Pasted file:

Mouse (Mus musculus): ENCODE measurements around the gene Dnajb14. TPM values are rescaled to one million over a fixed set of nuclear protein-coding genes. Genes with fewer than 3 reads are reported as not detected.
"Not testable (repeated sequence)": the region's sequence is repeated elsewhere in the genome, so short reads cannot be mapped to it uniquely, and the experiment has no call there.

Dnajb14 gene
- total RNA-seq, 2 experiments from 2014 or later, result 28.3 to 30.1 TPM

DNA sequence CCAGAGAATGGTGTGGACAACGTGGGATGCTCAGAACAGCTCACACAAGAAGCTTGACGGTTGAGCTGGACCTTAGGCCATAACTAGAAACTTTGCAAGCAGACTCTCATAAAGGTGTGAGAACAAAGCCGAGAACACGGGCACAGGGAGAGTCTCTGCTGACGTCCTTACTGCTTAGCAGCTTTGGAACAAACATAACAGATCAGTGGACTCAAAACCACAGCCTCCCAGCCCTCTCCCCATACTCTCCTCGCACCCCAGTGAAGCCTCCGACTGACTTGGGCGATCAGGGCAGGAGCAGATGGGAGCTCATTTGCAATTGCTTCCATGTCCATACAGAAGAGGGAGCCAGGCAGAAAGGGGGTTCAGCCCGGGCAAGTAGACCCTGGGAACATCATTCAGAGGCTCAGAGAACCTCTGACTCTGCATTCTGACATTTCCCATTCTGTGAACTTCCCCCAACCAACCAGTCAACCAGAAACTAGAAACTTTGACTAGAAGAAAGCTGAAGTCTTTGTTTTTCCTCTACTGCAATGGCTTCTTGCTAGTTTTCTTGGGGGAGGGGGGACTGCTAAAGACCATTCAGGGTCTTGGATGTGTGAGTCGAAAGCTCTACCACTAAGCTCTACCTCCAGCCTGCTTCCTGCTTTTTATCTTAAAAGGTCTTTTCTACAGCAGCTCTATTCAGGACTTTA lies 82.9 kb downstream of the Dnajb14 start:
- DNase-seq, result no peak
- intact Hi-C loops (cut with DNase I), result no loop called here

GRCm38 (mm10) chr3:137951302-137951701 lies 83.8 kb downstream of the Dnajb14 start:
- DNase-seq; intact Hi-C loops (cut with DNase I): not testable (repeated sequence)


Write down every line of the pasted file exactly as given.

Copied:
Mouse (Mus musculus): ENCODE measurements around the gene Dnajb14. TPM values are rescaled to one million over a fixed set of nuclear protein-coding genes. Genes with fewer than 3 reads are reported as not detected.
"Not testable (repeated sequence)": the region's sequence is repeated elsewhere in the genome, so short reads cannot be mapped to it uniquely, and the experiment has no call there.

Dnajb14 gene
- total RNA-seq, 2 experiments from 2014 or later, result 28.3 to 30.1 TPM

DNA sequence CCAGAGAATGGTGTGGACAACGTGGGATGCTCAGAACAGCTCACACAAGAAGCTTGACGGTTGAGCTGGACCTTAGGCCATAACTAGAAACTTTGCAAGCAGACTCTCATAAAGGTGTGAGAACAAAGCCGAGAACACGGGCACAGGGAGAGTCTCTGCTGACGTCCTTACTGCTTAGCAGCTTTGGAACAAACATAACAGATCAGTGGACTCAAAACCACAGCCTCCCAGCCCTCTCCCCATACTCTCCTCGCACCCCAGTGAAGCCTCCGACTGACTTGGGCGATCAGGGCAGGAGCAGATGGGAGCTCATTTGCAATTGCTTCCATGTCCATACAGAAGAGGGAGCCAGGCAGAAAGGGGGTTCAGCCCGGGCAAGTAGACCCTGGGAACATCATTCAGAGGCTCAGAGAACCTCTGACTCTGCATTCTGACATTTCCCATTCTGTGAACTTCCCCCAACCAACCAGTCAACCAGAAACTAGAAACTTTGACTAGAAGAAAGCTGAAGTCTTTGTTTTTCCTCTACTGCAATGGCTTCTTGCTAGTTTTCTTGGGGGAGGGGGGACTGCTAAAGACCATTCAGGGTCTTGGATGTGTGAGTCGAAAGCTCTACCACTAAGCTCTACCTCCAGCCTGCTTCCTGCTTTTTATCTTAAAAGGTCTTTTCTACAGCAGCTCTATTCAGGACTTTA lies 82.9 kb downstream of the Dnajb14 start:
- DNase-seq, result no peak
- intact Hi-C loops (cut with DNase I), result no loop called here

GRCm38 (mm10) chr3:137951302-137951701 lies 83.8 kb downstream of the Dnajb14 start:
- DNase-seq; intact Hi-C loops (cut with DNase I): not testable (repeated sequence)